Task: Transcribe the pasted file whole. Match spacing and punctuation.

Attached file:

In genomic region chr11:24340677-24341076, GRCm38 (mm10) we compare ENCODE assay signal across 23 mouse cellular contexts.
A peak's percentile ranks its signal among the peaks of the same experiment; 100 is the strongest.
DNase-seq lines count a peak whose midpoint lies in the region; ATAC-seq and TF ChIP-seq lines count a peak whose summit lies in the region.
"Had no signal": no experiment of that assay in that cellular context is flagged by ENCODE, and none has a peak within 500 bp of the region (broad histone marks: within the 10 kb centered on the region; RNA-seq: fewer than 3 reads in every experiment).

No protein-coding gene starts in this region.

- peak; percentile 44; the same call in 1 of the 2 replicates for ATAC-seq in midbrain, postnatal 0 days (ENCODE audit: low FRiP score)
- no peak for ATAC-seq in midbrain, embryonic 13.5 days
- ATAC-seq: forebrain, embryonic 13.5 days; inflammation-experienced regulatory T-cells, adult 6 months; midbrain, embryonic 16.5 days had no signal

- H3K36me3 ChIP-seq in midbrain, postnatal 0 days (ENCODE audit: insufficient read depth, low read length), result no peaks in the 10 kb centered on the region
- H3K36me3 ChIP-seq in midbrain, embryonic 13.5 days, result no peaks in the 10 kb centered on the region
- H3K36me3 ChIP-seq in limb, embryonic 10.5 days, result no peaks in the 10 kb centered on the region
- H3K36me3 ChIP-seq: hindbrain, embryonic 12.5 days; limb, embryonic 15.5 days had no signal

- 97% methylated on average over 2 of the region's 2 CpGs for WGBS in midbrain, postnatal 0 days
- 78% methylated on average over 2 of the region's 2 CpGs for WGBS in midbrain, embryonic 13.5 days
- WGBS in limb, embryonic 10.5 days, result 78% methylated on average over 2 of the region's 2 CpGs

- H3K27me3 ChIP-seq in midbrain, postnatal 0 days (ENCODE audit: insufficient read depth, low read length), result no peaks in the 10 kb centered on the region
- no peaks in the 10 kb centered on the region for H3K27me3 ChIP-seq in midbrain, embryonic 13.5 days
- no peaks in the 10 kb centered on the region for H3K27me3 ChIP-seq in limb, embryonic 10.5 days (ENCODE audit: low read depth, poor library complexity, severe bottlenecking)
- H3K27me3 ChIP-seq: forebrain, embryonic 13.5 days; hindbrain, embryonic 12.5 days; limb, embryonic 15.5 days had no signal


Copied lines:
In genomic region chr11:24340677-24341076, GRCm38 (mm10) we compare ENCODE assay signal across 23 mouse cellular contexts.
A peak's percentile ranks its signal among the peaks of the same experiment; 100 is the strongest.
DNase-seq lines count a peak whose midpoint lies in the region; ATAC-seq and TF ChIP-seq lines count a peak whose summit lies in the region.
"Had no signal": no experiment of that assay in that cellular context is flagged by ENCODE, and none has a peak within 500 bp of the region (broad histone marks: within the 10 kb centered on the region; RNA-seq: fewer than 3 reads in every experiment).

No protein-coding gene starts in this region.

- peak; percentile 44; the same call in 1 of the 2 replicates for ATAC-seq in midbrain, postnatal 0 days (ENCODE audit: low FRiP score)
- no peak for ATAC-seq in midbrain, embryonic 13.5 days
- ATAC-seq: forebrain, embryonic 13.5 days; inflammation-experienced regulatory T-cells, adult 6 months; midbrain, embryonic 16.5 days had no signal

- H3K36me3 ChIP-seq in midbrain, postnatal 0 days (ENCODE audit: insufficient read depth, low read length), result no peaks in the 10 kb centered on the region
- H3K36me3 ChIP-seq in midbrain, embryonic 13.5 days, result no peaks in the 10 kb centered on the region
- H3K36me3 ChIP-seq in limb, embryonic 10.5 days, result no peaks in the 10 kb centered on the region
- H3K36me3 ChIP-seq: hindbrain, embryonic 12.5 days; limb, embryonic 15.5 days had no signal

- 97% methylated on average over 2 of the region's 2 CpGs for WGBS in midbrain, postnatal 0 days
- 78% methylated on average over 2 of the region's 2 CpGs for WGBS in midbrain, embryonic 13.5 days
- WGBS in limb, embryonic 10.5 days, result 78% methylated on average over 2 of the region's 2 CpGs

- H3K27me3 ChIP-seq in midbrain, postnatal 0 days (ENCODE audit: insufficient read depth, low read length), result no peaks in the 10 kb centered on the region
- no peaks in the 10 kb centered on the region for H3K27me3 ChIP-seq in midbrain, embryonic 13.5 days
- no peaks in the 10 kb centered on the region for H3K27me3 ChIP-seq in limb, embryonic 10.5 days (ENCODE audit: low read depth, poor library complexity, severe bottlenecking)
- H3K27me3 ChIP-seq: forebrain, embryonic 13.5 days; hindbrain, embryonic 12.5 days; limb, embryonic 15.5 days had no signal